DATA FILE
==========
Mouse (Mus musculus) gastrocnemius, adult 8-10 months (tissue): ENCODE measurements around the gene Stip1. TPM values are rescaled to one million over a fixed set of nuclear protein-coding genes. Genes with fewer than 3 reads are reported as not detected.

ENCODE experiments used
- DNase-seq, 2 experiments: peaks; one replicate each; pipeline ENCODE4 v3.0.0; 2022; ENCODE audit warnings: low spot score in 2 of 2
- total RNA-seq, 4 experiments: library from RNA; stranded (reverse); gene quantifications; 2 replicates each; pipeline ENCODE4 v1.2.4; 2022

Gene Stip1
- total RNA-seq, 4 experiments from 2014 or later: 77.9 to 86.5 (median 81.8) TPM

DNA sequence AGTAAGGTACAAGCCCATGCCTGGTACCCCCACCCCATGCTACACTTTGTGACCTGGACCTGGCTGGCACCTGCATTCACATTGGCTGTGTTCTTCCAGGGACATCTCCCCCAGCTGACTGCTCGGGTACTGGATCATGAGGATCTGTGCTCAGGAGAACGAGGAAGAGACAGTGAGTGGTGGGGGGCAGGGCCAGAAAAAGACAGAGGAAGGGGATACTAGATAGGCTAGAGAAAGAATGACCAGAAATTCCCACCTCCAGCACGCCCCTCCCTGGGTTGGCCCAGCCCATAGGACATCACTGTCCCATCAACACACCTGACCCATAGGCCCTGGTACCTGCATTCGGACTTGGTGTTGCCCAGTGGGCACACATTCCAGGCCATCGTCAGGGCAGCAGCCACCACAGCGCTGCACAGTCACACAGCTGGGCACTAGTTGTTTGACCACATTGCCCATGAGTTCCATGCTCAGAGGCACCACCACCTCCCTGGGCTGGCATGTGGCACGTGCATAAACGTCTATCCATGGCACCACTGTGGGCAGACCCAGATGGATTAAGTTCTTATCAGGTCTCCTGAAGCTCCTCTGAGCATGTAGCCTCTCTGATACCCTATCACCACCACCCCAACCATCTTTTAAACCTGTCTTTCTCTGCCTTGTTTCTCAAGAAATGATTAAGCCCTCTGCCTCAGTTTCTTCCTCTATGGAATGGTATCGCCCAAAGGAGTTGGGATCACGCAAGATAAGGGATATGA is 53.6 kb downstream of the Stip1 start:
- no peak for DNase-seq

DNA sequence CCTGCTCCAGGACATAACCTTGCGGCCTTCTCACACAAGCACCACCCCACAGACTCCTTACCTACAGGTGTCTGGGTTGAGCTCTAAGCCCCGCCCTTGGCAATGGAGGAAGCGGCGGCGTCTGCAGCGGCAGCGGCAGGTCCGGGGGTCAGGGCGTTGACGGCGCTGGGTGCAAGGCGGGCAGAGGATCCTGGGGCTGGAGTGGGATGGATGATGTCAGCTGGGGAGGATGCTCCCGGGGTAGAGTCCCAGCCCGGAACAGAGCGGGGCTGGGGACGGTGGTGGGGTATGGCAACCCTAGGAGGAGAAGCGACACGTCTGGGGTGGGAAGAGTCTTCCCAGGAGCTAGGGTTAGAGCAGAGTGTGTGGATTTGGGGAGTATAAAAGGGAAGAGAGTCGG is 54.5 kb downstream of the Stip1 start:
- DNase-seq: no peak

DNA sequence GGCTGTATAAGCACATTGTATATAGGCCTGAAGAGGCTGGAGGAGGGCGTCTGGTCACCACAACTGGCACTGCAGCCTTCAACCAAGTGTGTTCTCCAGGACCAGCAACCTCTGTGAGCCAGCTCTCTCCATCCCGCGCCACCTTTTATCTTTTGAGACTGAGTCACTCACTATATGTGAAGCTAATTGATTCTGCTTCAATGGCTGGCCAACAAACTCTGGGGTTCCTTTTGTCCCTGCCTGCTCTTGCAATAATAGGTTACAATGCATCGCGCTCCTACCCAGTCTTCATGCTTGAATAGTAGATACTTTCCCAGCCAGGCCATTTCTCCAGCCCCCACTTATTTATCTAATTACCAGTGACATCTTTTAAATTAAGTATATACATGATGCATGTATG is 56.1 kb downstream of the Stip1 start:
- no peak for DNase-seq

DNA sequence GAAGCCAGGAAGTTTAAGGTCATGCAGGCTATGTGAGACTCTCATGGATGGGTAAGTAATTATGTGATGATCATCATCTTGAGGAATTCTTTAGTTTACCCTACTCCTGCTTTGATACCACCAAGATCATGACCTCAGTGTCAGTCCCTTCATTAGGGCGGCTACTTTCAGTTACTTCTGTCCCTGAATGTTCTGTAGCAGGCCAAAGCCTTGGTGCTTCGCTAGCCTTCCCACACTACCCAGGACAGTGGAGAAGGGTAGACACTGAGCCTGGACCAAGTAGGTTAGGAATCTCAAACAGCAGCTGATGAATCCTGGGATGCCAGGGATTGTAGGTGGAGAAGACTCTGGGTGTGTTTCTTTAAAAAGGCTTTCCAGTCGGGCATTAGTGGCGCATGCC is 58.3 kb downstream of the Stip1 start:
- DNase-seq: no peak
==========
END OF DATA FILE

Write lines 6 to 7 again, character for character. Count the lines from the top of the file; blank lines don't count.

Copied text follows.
- total RNA-seq, 4 experiments from 2014 or later: 77.9 to 86.5 (median 81.8) TPM

DNA sequence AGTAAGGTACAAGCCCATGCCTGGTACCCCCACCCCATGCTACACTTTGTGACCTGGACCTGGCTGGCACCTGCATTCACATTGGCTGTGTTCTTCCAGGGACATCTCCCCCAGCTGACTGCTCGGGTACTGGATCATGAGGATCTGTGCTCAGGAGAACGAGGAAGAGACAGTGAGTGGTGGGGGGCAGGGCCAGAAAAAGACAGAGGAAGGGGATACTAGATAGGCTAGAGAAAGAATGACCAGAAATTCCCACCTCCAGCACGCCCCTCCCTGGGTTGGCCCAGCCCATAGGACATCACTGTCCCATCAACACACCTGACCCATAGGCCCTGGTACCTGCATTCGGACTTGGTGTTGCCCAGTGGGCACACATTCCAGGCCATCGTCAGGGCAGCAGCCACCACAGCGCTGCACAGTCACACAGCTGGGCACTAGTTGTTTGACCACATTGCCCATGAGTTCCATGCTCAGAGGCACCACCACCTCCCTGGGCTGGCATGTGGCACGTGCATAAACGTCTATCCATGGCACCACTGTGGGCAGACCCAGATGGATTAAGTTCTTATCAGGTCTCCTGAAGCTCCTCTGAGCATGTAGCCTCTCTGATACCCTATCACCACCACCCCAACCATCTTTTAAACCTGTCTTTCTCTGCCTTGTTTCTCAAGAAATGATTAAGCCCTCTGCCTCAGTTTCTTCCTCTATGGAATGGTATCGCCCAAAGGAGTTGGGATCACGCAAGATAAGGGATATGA is 53.6 kb downstream of the Stip1 start: